How have the theories of aesthetics which were worked out in europe evolved in america? are there widely differing standpoints between european and american aestheticians? what herrmann tried to do, to shed light on these questions, was to look over the issues of "the journal of aesthetics and art criticism" since 1941. thomas munro, a pupil of john dewey and founder of the journal tried to provide in the united states a broader and more open-ended and undogmatic platform for (...) aesthetics including such separate disciplines as philosophy, psychology, and cultural history. this interdisciplinary approach was an important part of his campaign against an a priori aesthetics. once this encyclopedic view concerning art and its theoretical understanding is adopted, one is in a position to go beyond the one-sided, partial, and dogmatic attitude in aesthetics that often dominates in european journals. the author concludes by considering an example that is closely related to contemporary aesthetics as well as to the present american scene. what is the reason that there have been so few articles on these contemporary art movements? (shrink)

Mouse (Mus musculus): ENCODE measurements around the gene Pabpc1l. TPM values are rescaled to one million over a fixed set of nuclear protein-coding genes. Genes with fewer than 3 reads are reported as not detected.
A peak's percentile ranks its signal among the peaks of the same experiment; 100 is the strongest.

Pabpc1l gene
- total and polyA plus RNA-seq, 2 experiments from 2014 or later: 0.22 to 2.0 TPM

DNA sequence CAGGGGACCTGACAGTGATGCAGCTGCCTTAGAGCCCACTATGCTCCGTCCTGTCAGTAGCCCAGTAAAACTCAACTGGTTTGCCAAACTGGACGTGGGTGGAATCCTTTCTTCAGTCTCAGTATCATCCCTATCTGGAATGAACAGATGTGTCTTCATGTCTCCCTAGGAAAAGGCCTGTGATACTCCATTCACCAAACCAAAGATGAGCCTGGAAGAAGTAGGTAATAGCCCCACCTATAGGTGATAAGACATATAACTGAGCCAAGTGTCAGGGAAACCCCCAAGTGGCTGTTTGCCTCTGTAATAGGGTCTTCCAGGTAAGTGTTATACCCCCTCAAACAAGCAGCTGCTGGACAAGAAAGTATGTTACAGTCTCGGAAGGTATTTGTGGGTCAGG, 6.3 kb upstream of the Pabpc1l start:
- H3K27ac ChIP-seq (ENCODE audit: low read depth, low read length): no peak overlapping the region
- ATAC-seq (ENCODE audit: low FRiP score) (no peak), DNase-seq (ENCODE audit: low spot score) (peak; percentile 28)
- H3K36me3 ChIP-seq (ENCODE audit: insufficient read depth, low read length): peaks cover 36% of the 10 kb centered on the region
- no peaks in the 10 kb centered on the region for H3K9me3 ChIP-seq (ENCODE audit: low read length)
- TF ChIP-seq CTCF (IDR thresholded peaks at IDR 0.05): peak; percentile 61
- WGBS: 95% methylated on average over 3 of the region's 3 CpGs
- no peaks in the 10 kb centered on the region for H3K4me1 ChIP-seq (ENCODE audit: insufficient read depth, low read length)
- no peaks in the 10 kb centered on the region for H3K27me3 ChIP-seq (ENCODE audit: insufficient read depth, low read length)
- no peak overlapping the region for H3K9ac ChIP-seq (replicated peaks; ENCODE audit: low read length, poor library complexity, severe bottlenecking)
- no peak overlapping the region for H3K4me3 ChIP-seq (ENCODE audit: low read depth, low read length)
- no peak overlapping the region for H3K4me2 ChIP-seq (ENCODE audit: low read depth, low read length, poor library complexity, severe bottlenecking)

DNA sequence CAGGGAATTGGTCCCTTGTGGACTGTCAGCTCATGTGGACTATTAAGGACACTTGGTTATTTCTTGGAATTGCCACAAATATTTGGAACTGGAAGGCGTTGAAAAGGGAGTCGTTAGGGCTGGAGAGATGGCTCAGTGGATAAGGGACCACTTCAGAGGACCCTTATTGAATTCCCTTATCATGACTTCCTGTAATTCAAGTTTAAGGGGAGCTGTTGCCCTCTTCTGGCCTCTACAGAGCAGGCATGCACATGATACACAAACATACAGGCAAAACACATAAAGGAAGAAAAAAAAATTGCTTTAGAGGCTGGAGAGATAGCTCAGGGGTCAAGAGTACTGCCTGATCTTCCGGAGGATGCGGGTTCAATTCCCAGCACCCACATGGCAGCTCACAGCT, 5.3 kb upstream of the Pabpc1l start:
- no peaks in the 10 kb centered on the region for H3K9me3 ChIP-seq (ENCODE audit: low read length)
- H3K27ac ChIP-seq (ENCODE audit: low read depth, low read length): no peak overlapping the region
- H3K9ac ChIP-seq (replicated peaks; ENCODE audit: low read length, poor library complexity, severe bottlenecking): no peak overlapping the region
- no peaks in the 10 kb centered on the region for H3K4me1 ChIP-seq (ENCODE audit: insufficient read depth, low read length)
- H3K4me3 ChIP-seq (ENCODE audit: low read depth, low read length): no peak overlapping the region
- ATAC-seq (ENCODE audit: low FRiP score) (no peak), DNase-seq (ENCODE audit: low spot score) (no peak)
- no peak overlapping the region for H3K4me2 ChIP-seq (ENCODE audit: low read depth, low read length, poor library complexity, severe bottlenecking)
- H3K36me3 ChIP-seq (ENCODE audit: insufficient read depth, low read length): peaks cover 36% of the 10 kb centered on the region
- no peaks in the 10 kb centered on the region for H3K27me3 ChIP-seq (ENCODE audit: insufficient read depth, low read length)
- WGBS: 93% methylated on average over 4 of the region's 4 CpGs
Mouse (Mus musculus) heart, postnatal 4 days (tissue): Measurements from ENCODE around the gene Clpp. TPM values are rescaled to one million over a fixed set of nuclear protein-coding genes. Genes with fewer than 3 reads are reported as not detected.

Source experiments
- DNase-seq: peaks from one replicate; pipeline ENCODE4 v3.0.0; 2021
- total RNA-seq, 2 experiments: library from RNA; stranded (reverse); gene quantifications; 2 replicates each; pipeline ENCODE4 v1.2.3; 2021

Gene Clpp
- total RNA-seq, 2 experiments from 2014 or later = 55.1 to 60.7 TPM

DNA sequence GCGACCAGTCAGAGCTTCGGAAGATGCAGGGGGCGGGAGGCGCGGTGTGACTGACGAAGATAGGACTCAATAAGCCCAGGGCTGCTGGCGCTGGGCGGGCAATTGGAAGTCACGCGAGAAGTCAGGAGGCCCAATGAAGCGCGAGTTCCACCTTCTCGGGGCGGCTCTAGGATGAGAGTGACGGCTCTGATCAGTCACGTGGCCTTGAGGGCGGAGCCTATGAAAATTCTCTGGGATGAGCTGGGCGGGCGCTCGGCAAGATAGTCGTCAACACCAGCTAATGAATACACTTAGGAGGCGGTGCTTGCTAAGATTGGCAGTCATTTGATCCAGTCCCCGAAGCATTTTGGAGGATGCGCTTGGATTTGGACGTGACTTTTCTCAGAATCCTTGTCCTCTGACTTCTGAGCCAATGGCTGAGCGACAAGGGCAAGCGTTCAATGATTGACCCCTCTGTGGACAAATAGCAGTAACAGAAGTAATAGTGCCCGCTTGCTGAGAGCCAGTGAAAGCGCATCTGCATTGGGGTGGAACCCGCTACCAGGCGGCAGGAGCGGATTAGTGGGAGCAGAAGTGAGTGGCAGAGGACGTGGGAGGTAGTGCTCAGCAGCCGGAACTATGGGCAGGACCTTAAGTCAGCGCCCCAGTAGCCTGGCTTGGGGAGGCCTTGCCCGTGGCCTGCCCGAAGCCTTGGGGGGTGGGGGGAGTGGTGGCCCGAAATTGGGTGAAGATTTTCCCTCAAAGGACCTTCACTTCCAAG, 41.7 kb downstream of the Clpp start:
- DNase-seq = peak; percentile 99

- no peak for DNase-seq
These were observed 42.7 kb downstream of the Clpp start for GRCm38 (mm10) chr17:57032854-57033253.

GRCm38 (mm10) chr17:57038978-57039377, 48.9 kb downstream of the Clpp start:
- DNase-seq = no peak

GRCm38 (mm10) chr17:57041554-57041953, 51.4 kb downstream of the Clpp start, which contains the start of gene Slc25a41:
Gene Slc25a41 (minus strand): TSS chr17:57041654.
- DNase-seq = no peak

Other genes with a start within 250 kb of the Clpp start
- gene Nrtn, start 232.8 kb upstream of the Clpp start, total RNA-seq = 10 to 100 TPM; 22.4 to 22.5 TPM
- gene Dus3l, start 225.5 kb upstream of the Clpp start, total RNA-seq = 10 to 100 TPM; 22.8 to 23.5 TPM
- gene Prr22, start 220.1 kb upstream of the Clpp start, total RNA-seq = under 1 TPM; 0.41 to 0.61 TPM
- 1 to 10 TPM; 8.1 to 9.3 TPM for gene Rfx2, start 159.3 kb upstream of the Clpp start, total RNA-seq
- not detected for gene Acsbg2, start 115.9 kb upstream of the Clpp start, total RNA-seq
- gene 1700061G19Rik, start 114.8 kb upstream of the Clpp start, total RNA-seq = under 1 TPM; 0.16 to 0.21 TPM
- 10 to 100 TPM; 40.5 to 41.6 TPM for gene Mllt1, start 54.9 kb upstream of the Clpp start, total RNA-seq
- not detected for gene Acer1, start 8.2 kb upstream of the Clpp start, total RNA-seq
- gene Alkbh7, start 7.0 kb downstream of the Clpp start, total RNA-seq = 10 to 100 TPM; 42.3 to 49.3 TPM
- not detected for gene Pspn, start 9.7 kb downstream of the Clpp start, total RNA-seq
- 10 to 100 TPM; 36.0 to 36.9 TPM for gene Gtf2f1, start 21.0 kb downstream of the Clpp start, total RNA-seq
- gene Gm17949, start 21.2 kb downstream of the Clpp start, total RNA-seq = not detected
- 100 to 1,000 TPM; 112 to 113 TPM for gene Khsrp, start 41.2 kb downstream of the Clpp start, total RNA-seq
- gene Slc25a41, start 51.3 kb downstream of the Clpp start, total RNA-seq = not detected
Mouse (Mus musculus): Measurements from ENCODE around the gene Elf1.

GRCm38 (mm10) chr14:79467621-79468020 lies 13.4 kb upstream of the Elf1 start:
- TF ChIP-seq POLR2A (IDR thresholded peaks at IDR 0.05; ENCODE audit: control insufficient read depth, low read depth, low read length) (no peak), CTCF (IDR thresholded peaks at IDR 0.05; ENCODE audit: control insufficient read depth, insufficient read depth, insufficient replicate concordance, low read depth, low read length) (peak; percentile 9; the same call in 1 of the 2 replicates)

The problem of synthetic judgements touches on the question of whether philosophy can draw independent statements about reality in the first place. For Kant, the synthetic judgements a priori formulate the conditions of the possibility for objectively valid knowledge. Despite the principle fallibility of its statements, modern science aims for objective knowledge. This gives the topic of synthetic a priori unbroken currency. This paper aims to show that a modernized version of transcendental philosophy, if it is to be feasible at (...) all, must “bid farewell” to the concept of being “free of empiricism” or the “purity” of the a priori. Approaches to this end can already been found in Kant’s reflections on non-pure synthetic knowledge. Moreover, the a priori validity of knowledge does not exclude the possibility that it can be discovered empirically. In keeping with Kant, Fries and Nelson anticipated this separation (usually first attributed to Reichenbach) between the validity and discovery context of knowledge and pointed out that the a priori could be discovered empirically, but never proven. There are currently still good reasons why transcendental philosophical concepts are of fundamental importance for modern science, although it must not be overlooked that even within the framework of a modernized transcendental philosophy, several unsolved problems remain or are raised. For example, the irredeemability of the universal validity and necessary claims of the a priori, the problem of a clear demarcation between the phenomenal and noumenal world. Moreover, the “beautiful structure” or the Kantian system, which constituted its persuasive power, is lost. (shrink)